It’s dawning on some fashion retailers that trusting their employees up and down the ranks can be good for business.
Traditionally, most brands keep a tight grip on how they project themselves to the world, with only certain team members, rigorously vetted by PR training, eligible to represent the brand. Social media posts are usually groomed and approved by several people before being fired off. As a result, on the individual store level, managers don’t feel connected to the headquarters of the companies they work for.
But companies are beginning to recognize the potential that comes with putting more power into the hands of lower-level employees in direct contact with customers.
“It gives a brand a real sense of personality,” said Malinda Sanna, founder and CEO of creative agency Spark. “It’s good to see them loosening the grip — that’s usually going to come with better results for the consumer.”
For Lane Bryant, a recent shift in its social media strategy led to the brand not requiring approval for each and every tweet it sends out from its account. Its two-person team is encouraged to interact with customers on Twitter in response to positive and negative tweets as the plus-size retailer leans into an evolving conversation around body positivity.
“Social media is about knowing what’s worth talking about as a brand,” said CMO Brian Beitler. “We’re not a tiny brand, but we need to be transparent. We do that by hiring women who really love the brand themselves.”
By hiring the right people for customer-facing positions, Beitler said Lane Bryant can put trust into employees’ hands to handle customer inquiries on Twitter and in Instagram and Facebook comments. Beitler also said that improving how consumers are engaged on social media via brand interaction has helped the bottom line.
“If you put something out their worth sharing while improving product, you’ll see those results,” he said. Lane Bryant’s most recent earnings period, ending April 23, saw a decline in comparable sales of 1 percent, however, something that Beitler blamed on the “ups and downs of retail” and spring weather.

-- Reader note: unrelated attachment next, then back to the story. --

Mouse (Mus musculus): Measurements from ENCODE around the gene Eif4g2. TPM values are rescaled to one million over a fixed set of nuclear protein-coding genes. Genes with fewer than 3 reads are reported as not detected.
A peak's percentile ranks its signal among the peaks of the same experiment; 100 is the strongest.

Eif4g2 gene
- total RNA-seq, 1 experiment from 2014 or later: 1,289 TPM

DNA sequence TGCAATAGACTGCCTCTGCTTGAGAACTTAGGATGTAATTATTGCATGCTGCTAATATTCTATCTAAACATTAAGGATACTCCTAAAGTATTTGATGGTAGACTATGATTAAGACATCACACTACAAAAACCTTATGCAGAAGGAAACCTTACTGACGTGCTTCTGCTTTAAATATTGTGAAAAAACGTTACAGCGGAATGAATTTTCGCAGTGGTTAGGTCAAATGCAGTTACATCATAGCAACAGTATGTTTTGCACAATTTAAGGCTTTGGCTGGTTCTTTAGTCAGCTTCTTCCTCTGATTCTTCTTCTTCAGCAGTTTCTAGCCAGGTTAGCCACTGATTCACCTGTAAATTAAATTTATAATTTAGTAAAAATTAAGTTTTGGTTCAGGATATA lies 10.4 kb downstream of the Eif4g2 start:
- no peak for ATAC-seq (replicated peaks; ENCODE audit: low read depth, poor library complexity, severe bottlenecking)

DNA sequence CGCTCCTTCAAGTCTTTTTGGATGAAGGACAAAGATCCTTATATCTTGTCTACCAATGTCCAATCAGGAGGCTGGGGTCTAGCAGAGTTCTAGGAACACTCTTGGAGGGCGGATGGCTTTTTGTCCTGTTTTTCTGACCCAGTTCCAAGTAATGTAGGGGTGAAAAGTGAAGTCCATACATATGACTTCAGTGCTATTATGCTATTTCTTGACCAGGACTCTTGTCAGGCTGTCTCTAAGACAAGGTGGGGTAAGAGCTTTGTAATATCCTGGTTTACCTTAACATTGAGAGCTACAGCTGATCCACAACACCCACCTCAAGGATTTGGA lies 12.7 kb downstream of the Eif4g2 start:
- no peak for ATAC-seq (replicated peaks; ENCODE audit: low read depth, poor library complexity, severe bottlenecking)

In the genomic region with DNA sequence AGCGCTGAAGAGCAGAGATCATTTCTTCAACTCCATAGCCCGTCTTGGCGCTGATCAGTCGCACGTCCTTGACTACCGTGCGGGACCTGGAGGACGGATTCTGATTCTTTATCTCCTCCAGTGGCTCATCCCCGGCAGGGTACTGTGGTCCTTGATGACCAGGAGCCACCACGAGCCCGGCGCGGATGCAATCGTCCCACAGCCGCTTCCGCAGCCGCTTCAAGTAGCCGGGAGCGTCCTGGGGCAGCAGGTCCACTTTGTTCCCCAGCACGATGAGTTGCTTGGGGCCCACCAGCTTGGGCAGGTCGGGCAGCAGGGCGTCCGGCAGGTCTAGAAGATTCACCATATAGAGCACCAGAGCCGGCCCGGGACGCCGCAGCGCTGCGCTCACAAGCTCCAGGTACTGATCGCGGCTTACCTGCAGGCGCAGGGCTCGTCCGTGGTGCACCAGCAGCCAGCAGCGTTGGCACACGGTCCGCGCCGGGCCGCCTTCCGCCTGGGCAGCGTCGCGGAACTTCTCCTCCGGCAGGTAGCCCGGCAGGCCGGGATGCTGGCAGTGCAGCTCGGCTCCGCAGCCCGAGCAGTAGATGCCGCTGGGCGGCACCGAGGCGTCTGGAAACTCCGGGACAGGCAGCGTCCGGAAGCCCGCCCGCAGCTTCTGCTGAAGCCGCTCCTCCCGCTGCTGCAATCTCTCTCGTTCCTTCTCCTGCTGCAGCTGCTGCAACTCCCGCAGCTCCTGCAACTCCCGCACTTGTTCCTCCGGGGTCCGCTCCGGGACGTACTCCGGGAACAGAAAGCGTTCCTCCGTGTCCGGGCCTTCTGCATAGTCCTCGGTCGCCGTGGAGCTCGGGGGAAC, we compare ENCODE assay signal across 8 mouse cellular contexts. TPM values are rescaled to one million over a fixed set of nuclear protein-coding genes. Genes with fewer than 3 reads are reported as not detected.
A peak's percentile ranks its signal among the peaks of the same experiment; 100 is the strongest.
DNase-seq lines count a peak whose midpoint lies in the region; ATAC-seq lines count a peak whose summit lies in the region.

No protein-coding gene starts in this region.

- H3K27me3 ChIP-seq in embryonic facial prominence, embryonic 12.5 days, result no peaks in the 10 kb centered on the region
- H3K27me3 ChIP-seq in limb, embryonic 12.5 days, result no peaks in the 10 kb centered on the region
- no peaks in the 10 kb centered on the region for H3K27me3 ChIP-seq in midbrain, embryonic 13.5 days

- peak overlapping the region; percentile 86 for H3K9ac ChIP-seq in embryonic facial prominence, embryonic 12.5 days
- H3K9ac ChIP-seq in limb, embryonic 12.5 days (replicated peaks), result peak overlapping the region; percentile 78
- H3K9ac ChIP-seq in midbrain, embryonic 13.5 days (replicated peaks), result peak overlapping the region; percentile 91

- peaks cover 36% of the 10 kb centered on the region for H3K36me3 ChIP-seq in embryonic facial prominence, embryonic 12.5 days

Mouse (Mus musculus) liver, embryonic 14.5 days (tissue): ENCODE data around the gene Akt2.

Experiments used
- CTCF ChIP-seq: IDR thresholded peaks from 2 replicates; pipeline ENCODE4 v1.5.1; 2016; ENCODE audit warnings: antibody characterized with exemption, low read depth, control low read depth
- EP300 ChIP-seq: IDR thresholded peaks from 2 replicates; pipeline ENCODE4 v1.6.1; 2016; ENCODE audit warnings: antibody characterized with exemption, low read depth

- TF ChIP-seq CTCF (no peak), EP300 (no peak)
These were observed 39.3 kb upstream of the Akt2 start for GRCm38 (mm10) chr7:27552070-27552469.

“Twitter, as a customer service platform, allows employees to engage one to one,” said Lauren Kaufman Witten, L2’s vp of luxury and retail. “Being able to respond quickly is best practice, and that requires companies to let their social media teams be.”
Lane Bryant’s team responds to customer inquiries, as well as reacts to customer’s posts, within the same day on its Twitter.
— Lane Bryant (@lanebryant) July 14, 2016
Lilly Pulitzer’s entire social media team consists of two people running the show and interacting with consumers. Eleni McCready, the brand’s director of brand marketing and media, said her job would be impossible without trust from her employer. But she said the biggest shift in that trust is seen in Lilly’s 36 retail stores, where managers are being encouraged to consider themselves “shopkeepers” who can build relationships with customers and identify user-generated content from those customers that can be repurposed for the Lilly brand social media accounts.
“We hire people who know and love the brand so they can engage with consumers,” said McCready. “Store managers perpetuate a message into their communities, and it’s been an educational process, because not everyone understands how to approach social from a brand level, but we’re working on that. It’s about knowing your audience.”
Upstart brand BaubleBar has taken advantage of its close-knit team in order to improve online customer service. While BaubleBar, when sold through wholesale partners Nordstrom and Bloomingdale’s, benefits from in-store associates, online, the team had to get creative to push purchases. The team hired seven social media employees who run their own BaubleBar-branded Instagram accounts as part of a “SWAT Style” team. The goal is to demonstrate what the jewelry looks like on real people, not models, and provide a chance for one on one interactions with customers.
A photo posted by Kirby C., SWAT Stylist (@kirbyc_bbswat) on
“The SWAT team takes friction out of the online purchase process and builds relationships like a brick-and-mortar using technology,” said Nina Alexander-Hurst, BaubleBar’s vp of customer experience. “It’s the people behind the technology that really make a difference in generating revenue.” During a test period, 19 out of 20 people who interacted with the team on Instagram made a later purchase.
While brands are looking to employees on the front lines to help boost customer service, most are still keeping a stronghold on two platforms: Instagram and Facebook.
“We’re not going to see bigger brands relinquishing control to lower-level employees there,” said Kaufman Witten. “Instagram still has to have a curated view, while on Facebook, it’s a pay to play platform. There’s money on the line.”